The feeling that the Q50 is merely a premium car and not a true luxury car is amplified by the cabin, which features a mix of nice leatherette (imitation leather) and cheap plastic; they feel no better than offerings from the mass-market Nissan division. The seats feel a bit small, though the quality of the artificial leather is actually quite impressive. (In this class, faux leather is usually the norm in base trim levels.)
Less impressive is the faux-metal look of the trim panels on the dash and center console, which look like a fake applique. The steering wheel feels smaller and thinner than those in most modern competitors, but it’s not an issue. What is an issue are the various cheap-feeling switches and controls scattered throughout the cabin. Some are in places that are hard to find and operate while driving, such as a bank of buttons to the lower left of the steering wheel that are invisible to the driver.
Visibility is good all around thanks to a low beltline and backseat passengers will find the space entirely adequate, especially when it comes to leg and foot room. The whole cabin feels bright and airy thanks to a selection of light, neutral colors for much of the interior. One wonders how such light colors will wear over time, however, and how much dirt they’ll show.
By contrast, the Mercedes-Benz C-Class feels more somber and upscale. It’s truly a baby S-Class in more ways than one, with a quality feel to all its materials and switches. The BMW 3 Series can make this claim, too, but competitors like the Cadillac ATS and Lexus IS fall short of those segment leaders, just as the Q50 does. The Q50 may not be as pricey as a Mercedes C300, but neither does it feel like it should be.
Ergonomics & Electronics
Infiniti has come up with a new multimedia system meant to bring modernity to its cars and it only partially succeeds. The usability of the new Infiniti InTouch system is certainly improved, with modern smartphone connectivity options, gesture control and downloadable apps. But the user-interface screen needs work. The font and even the display itself are far too small to be easily seen. Even seeing what song you’re playing requires serious concentration.
There are two touch-screens involved in this system: a lower one for multimedia and an upper one for vehicle-related systems like navigation. The lower one is flush with the console, shows fingerprints ridiculously easily and washes out in bright sunlight. While the system is an improvement over the old one, it needs another round or two of development work – with input from some Silicon Valley tech companies to get the user interface right.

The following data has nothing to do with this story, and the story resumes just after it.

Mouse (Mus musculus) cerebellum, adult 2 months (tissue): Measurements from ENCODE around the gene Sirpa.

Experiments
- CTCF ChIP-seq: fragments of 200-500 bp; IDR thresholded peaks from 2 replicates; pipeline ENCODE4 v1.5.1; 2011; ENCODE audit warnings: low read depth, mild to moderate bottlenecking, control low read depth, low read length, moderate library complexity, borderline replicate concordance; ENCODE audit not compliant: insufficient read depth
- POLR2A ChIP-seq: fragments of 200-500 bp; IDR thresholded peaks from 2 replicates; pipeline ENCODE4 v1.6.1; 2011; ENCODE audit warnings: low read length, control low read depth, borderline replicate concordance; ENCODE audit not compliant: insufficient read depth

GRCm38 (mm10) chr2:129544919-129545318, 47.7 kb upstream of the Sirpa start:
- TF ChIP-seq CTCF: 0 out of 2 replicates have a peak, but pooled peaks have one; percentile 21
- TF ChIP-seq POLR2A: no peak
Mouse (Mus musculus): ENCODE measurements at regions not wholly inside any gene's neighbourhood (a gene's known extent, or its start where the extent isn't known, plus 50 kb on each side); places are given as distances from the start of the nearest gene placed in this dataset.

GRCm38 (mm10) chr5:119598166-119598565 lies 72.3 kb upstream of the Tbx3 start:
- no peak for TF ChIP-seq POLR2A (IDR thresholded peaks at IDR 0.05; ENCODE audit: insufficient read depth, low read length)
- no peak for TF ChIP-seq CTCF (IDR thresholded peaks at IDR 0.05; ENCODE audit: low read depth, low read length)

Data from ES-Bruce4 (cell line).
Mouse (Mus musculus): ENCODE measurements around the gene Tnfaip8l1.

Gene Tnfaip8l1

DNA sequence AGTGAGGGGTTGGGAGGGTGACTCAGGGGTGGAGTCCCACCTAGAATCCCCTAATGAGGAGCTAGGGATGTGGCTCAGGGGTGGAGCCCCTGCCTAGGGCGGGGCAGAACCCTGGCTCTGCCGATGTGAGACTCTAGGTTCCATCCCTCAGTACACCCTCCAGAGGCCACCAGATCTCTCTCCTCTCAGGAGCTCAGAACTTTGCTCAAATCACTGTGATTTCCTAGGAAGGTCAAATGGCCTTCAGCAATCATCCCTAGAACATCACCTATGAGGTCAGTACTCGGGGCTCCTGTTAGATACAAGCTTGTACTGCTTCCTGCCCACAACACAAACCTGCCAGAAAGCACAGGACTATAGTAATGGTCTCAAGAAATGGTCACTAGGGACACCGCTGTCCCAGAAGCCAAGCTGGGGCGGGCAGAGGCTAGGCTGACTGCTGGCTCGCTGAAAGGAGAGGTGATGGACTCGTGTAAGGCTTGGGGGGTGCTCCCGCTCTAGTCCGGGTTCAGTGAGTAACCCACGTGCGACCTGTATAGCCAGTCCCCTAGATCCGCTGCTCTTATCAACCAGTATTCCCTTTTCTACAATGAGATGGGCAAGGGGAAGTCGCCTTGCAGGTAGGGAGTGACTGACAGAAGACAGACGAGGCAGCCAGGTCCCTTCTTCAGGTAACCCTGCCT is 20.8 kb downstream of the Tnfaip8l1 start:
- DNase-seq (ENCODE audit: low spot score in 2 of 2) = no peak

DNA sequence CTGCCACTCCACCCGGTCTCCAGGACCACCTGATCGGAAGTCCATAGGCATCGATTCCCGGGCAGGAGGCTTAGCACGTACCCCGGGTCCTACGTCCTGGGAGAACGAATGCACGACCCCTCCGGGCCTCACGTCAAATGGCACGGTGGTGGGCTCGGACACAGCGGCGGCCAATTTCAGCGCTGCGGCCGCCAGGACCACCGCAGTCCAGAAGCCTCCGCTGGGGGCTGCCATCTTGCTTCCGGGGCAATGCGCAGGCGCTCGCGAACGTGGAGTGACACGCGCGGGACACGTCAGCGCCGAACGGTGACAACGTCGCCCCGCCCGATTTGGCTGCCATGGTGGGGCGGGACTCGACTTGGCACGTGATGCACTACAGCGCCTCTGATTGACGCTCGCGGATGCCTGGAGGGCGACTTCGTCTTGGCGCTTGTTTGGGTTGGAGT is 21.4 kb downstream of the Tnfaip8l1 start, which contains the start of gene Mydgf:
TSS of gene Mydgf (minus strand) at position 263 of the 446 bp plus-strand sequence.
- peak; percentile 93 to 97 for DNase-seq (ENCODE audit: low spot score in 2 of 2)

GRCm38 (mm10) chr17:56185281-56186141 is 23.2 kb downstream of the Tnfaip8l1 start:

Cargo & Storage
The Q50 has grown some from previous versions, making it one of the largest vehicles in its class in terms of interior and cargo room. There’s 13.5 cubic feet of space in the trunk and it’s expandable thanks to fold-down rear seats. The IS 200t is a smidge bigger, at 13.8 cubic feet, and they’re both significantly bigger than either the ATS (10.4 cubic feet) or the C300 (12.6 cubic feet).
The new Q50 scored excellent marks in crash tests. It earned five stars overall from the National Highway Traffic Safety Administration, and marks of either good or acceptable in all tests by the Insurance Institute for Highway Safety.
There isn’t much in the way of standard safety equipment in the Q50 aside from a backup camera and plenty of airbags. Opt for the expensive Driver Assistance Package, though, and you come away with forward collision warning with automatic emergency braking; rain sensing wipers; blind spot warning; automatic backup collision intervention; parking sensors front and rear; and an around-view 360-degree camera for $2,250. It’s pricier than it appears, however, as it requires selecting a Premium trim model, and the addition of the $2,150 Premium Plus Package and the $1,000 Leather Seating Package as prerequisites. See all the Q50’s equipment here.
Value in Its Class
The new Q50 has several powertrain options available. It all starts with the 2.0T rear-wheel-drive model for $34,855, including destination fee. Adding all-wheel drive brings the price up $2,000 regardless of which powertrain or trim level you pick.
For $34,855, you get a 2.0T with the 208-hp, turbo 2.0-liter four-cylinder, a standard seven-speed automatic, 17-inch wheels, automatic climate control and not much else. Moving up to the 3.0T Premium with its 300-hp, turbocharged V-6 will set you back $40,805 but still doesn’t include much more than the aforementioned standard features. Even a full leather interior is still extra. A 3.0T Sport model is available for $44,805, which adds the Dynamic Digital Suspension, larger brakes, 19-inch wheels and leather seats. The top of the line is the 3.0T Red Sport, which takes a Sport model and boosts power to 400 hp for $48,855. Load up that Red Sport with the Technology Package, all-wheel drive and more, and you’re almost touching $61,000.
Q50 competitors abound. Our benchmark winner has been the Mercedes-Benz C-Class, which is a bit more expensive model-for-model, option-for-option than the Q50 but feels worth its price due to its sumptuous interior, refined driving dynamics and powerful engines. It outguns the base version of the Q50, but as the cars’ prices climb, so does the Q50’s ability to match the C-Class’ performance chops.
The Cadillac ATS is a good matchup for the Q50 as both feature a compact, rear-wheel-drive chassis and an interior best described as premium, not luxury. The ATS can be had with a 2.5-liter, naturally aspirated four-cylinder, but most dealerships will stock the turbocharged 2.0-liter instead. It handily outguns the base Q50 when it comes to horsepower and torque, it can be had with a manual transmission, it’s a sharper-handling car and it has an arguably better multimedia system, as well.
Lexus offers a rear-wheel-drive compact sedan, too: the IS 200t. It’s smaller than the Q50 by a few inches but matches up well with its content and premium materials, and it features more distinctive styling. Compare all four competitors here.